“You managed to get through the security points already?” Nixon asked his diminutive colleague.
“No,” Durham looked up from Hatcher’s picture that floated on his screen. “I know him. I didn’t recognize him until I enlarged your surveillance photos.”
Even in the Spanish afternoon heat Nixon felt the room go cold as he looked at his partner. Durham may have been a console jockey, but he never scared easy. Now his olive colored skin seemed to go an ashen grey. Nixon took a quick moment to look back through the ocular unit just in time to watch the two men walk off the roof of the casino.
Nixon hit the reset for the surveillance equipment to relock on the signal from the package, then turned back to his sometimes partner. Durham’s hands were seemingly frozen, floating over his laptop keyboard.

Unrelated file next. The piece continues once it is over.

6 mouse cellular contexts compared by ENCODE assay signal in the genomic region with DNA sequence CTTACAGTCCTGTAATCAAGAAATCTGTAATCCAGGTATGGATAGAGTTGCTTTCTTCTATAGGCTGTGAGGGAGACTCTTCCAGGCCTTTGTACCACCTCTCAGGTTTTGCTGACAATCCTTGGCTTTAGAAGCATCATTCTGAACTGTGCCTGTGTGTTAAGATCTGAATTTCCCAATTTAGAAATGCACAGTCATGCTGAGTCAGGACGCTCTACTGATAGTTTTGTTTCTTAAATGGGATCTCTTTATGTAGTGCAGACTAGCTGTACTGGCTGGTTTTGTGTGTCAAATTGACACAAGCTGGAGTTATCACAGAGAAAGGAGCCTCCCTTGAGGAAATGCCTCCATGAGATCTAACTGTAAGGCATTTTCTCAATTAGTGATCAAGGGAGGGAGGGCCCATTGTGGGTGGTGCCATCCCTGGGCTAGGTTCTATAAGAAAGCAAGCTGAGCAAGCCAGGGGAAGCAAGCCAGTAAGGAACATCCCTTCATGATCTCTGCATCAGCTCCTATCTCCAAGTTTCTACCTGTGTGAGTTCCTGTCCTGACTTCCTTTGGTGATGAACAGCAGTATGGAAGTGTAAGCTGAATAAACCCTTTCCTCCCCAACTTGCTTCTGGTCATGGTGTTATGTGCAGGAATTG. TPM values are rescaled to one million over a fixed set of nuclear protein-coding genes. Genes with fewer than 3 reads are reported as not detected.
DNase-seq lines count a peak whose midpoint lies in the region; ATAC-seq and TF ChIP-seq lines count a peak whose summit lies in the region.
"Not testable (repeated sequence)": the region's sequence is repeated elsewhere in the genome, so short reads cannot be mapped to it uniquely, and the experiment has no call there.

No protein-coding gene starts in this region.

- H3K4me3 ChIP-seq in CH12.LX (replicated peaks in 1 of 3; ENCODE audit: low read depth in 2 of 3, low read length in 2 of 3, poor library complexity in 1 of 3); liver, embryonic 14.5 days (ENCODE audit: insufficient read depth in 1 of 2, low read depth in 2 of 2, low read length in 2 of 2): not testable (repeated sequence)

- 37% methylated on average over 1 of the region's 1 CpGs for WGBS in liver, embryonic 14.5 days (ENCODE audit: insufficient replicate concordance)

“What’s gotten into you Durham? What’s this about a butcher?”
Durham turned to look at Nixon, unconsciously adjusting his sidearm in its shoulder holster. “Not a butcher, like in a shop. The Butcher. That’s his handle.”
“So you’ve worked with him.”
Durham wiped the cold sweat off his brow and set his laptop aside. “Yeah. His name’s Hatcher. He had the Butcher handle before I worked with him. Considering the shit he pulled on my shift, I can’t imagine what’d he done before to earn it.”
Nixon stood up and walked to the suite bar. He fixed a tall glass of Japanese vodka and brought it over to Durham. Shoving it under his nose, Nixon said to him, “OK, get ahold of yourself and tell me what were up against.”